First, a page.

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Exploring the Interfaces between Contract Law and Property Law: A UK Comparative Approach

Lookup NU author(s): Dr Sue Farran

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Abstract

© 2006 SAGE Publications. Contract and property law provide two examples of distinct legal approaches: pragmatism and coherency. The different natures and roles of contract law and property law also reflect the distinct qualities of the rights characteristic of both these branches of the law, namely rights in personam and rights in rem. The deviations between the approaches of contract law and property law can be seen most clearly in those transactions which rest upon the interface of property law and contract law. Two transactions lying at this interface are (1) the sale and purchase of property; and (2) the creation and constitution of rights in security over property. In this paper, the nature of these two transactions will be analysed through the looking-glass of two legal systems which are cited as providing examples of (i) the two extreme approaches of pragmatism and coherency and (ii) the comparative differences between them. These are the English law and Scots law systems. The question is whether the positions adopted by Scots law and English law in respect of the two selected transactions are so different? In practical terms, the nature of the rights that sellers and purchasers and security granters and security holders have at different stages of the formation and completion of the transactions of sale and security is extremely important, since whether the right is a right in personam or a right in rem will determine the private international law rules, taxation rules and insolvency rules which are applicable, as well as the nature of the legal remedies which are available to such parties. The comparative analysis of this article is conducted through the prism of five mandatory principles which are considered to be axiomatic in property law regimes grounded in the Civilian Law tradition. These principles are: separation, abstraction, numerus clausus, specificity and publicity. Once a comparative assessment of the applicability of these five principles to the Scots law and English law systems is made, the extent to which these principles are conceptually coherent and/or pragmatic will be considered and certain conclusions drawn.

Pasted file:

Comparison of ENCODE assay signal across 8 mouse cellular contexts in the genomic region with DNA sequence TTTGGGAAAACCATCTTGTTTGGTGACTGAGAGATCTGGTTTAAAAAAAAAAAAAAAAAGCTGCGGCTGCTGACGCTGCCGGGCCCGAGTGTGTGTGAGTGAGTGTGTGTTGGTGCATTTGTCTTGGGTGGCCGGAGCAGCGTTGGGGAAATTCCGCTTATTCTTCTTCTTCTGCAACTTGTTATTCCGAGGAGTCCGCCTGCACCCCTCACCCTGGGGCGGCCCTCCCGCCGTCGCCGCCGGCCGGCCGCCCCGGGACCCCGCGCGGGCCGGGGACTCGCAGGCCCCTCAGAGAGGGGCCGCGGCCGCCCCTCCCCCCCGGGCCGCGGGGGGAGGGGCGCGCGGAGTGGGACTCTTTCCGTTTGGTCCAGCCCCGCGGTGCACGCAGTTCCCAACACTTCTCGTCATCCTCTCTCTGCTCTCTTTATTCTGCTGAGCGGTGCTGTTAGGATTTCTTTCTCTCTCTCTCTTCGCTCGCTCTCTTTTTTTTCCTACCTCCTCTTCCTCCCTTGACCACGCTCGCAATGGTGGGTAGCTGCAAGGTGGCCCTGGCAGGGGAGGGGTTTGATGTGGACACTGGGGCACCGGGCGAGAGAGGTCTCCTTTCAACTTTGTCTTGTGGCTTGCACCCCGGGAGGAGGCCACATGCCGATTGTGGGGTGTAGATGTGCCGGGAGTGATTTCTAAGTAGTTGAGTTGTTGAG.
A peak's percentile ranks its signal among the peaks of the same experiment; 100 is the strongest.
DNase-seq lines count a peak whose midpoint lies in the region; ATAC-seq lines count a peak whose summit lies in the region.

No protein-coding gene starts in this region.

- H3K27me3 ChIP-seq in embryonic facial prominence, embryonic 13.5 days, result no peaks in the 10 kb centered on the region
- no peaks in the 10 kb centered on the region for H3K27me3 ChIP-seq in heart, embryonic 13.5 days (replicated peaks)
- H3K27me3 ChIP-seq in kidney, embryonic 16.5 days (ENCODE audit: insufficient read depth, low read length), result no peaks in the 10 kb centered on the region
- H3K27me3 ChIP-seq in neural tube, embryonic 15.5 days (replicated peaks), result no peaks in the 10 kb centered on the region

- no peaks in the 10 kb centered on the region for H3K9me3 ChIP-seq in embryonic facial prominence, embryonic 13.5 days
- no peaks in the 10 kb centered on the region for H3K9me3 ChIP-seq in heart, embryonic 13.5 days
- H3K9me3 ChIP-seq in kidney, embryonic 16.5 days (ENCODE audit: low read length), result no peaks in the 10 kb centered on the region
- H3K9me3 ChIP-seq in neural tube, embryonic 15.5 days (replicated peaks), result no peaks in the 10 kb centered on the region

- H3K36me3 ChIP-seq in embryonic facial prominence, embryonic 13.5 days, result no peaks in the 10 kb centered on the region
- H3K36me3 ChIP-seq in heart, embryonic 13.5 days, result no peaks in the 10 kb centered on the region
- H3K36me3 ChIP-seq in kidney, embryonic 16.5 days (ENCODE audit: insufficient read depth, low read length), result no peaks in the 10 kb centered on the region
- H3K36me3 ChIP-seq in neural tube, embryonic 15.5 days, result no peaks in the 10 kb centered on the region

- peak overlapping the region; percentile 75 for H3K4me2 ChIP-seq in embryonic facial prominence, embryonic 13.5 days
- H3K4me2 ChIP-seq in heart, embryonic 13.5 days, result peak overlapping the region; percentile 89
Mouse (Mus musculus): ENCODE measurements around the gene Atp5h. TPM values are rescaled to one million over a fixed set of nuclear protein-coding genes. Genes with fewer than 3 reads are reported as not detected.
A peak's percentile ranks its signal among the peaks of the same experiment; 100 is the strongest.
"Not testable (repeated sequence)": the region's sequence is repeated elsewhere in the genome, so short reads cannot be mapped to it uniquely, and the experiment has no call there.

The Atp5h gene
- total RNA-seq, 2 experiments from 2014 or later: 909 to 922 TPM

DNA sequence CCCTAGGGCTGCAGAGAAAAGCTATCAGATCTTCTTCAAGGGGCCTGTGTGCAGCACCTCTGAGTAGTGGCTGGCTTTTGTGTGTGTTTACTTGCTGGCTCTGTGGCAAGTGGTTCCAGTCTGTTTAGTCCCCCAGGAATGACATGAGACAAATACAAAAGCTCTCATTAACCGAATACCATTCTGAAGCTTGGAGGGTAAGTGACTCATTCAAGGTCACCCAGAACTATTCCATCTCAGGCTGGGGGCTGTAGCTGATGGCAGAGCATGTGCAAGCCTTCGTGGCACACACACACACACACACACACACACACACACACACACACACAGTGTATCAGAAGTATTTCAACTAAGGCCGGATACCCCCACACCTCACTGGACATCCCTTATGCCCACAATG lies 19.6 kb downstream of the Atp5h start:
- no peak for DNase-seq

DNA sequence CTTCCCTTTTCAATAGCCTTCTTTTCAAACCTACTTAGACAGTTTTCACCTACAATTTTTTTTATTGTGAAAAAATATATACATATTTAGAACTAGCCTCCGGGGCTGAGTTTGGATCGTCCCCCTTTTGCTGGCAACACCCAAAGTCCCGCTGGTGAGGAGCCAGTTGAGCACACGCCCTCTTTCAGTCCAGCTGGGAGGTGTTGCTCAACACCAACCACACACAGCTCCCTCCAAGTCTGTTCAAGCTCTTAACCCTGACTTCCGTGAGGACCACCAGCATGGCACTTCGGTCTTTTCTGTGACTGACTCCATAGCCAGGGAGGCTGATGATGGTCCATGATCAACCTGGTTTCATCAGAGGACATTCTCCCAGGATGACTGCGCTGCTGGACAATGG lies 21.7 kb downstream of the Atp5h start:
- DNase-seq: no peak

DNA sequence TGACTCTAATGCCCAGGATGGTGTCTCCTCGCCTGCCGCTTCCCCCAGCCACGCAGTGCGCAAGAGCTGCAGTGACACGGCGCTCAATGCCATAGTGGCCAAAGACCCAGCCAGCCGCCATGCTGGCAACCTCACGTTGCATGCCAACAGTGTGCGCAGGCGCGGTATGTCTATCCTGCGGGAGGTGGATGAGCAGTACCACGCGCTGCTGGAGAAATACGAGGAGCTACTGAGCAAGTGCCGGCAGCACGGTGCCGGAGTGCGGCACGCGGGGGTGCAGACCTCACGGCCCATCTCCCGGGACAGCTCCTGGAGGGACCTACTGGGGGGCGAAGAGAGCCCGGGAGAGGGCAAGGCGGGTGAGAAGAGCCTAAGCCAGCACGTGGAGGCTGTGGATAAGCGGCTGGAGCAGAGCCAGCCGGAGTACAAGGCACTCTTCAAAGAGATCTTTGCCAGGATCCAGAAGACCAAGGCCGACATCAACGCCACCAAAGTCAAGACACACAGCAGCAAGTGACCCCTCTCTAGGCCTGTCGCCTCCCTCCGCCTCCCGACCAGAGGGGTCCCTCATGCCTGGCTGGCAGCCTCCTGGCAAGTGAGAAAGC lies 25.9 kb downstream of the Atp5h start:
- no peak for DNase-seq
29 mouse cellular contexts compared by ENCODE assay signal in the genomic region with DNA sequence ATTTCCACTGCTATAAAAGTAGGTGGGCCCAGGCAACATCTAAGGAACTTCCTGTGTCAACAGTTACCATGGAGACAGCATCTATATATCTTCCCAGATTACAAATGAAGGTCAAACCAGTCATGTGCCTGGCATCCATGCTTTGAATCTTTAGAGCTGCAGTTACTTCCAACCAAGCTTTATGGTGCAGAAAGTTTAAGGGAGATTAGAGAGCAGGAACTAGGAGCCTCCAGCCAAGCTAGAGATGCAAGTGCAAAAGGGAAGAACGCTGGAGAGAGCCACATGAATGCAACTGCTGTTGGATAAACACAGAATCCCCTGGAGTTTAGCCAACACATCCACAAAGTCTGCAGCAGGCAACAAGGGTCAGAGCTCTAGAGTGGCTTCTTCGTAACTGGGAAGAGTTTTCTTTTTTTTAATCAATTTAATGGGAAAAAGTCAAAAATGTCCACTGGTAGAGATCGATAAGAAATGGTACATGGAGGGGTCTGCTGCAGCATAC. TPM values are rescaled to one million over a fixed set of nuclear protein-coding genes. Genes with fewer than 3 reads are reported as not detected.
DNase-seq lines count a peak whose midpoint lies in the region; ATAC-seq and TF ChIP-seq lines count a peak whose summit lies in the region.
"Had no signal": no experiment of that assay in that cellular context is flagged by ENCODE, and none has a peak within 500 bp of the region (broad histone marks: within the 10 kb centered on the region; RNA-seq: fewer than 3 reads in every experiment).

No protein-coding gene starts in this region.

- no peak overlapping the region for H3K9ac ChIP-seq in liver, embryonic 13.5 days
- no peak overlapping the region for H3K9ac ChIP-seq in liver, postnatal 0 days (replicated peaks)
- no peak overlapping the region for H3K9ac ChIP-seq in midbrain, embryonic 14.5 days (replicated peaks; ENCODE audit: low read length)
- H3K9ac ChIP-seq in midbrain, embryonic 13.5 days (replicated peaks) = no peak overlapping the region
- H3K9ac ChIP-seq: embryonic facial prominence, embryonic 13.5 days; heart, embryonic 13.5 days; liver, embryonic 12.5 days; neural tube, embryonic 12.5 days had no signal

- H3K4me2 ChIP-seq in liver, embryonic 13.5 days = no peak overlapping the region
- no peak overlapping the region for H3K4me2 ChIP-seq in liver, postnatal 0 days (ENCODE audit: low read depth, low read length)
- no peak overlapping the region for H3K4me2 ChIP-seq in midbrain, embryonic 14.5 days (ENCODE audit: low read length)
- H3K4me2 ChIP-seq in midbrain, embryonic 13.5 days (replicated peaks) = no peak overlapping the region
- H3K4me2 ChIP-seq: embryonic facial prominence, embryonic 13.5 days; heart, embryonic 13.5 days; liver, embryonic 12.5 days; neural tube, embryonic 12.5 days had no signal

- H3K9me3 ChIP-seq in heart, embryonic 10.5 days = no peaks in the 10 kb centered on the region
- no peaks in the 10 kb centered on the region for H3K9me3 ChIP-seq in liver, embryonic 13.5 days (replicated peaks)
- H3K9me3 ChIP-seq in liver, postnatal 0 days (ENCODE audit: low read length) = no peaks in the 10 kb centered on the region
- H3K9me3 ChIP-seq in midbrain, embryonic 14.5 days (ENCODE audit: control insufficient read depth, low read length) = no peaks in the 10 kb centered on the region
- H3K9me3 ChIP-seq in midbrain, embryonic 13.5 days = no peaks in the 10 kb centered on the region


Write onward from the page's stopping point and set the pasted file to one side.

Publication metadata

Author(s): Farran S, Cabrelli D

Publication type: Article

Publication status: Published

Journal: Maastricht Journal of European and Comparative Law

Year: 2006

Volume: 13

Issue: 4

Pages: 403-443

Print publication date: 01/12/2006

ISSN (print): 1023-263X

ISSN (electronic): 2399-5548

Publisher: SAGE Publications Ltd

URL: https://doi.org/10.1177/1023263X0601300403

DOI: 10.1177/1023263X0601300403


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